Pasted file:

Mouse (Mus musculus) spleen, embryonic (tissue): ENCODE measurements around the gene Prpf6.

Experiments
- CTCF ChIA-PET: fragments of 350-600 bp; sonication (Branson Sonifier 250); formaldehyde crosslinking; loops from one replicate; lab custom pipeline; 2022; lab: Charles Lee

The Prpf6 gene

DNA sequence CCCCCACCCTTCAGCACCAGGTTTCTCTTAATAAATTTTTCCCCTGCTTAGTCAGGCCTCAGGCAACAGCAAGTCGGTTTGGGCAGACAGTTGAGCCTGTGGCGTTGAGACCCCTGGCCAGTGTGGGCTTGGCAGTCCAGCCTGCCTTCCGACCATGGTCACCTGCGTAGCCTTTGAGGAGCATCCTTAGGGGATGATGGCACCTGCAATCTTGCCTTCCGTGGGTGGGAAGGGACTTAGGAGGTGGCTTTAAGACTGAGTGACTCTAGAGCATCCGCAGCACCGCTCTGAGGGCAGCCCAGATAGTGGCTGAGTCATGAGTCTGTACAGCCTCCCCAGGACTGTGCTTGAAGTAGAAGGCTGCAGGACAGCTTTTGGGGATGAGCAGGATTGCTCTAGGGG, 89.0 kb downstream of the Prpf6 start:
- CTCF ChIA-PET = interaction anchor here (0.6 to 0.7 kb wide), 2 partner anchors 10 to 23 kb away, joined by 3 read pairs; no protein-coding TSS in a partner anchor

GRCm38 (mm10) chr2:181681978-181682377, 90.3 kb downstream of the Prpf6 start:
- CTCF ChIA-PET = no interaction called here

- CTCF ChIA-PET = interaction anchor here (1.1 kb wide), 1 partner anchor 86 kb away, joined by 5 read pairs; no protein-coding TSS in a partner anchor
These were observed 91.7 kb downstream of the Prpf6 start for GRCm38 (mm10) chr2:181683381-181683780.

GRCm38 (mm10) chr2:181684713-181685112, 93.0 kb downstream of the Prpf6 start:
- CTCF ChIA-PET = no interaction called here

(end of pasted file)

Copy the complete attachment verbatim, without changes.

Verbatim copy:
Mouse (Mus musculus) spleen, embryonic (tissue): ENCODE measurements around the gene Prpf6.

Experiments
- CTCF ChIA-PET: fragments of 350-600 bp; sonication (Branson Sonifier 250); formaldehyde crosslinking; loops from one replicate; lab custom pipeline; 2022; lab: Charles Lee

The Prpf6 gene

DNA sequence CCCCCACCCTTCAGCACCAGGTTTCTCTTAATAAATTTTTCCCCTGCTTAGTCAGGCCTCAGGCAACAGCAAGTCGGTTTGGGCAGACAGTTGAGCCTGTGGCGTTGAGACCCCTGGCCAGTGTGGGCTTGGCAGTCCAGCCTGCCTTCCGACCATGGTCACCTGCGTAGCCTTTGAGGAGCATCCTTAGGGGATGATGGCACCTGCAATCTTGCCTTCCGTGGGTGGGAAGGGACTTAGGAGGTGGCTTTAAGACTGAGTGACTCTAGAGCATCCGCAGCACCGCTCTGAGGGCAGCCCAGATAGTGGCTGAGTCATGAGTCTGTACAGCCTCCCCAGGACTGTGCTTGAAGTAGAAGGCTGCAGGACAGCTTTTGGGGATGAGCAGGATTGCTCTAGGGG, 89.0 kb downstream of the Prpf6 start:
- CTCF ChIA-PET = interaction anchor here (0.6 to 0.7 kb wide), 2 partner anchors 10 to 23 kb away, joined by 3 read pairs; no protein-coding TSS in a partner anchor

GRCm38 (mm10) chr2:181681978-181682377, 90.3 kb downstream of the Prpf6 start:
- CTCF ChIA-PET = no interaction called here

- CTCF ChIA-PET = interaction anchor here (1.1 kb wide), 1 partner anchor 86 kb away, joined by 5 read pairs; no protein-coding TSS in a partner anchor
These were observed 91.7 kb downstream of the Prpf6 start for GRCm38 (mm10) chr2:181683381-181683780.

GRCm38 (mm10) chr2:181684713-181685112, 93.0 kb downstream of the Prpf6 start:
- CTCF ChIA-PET = no interaction called here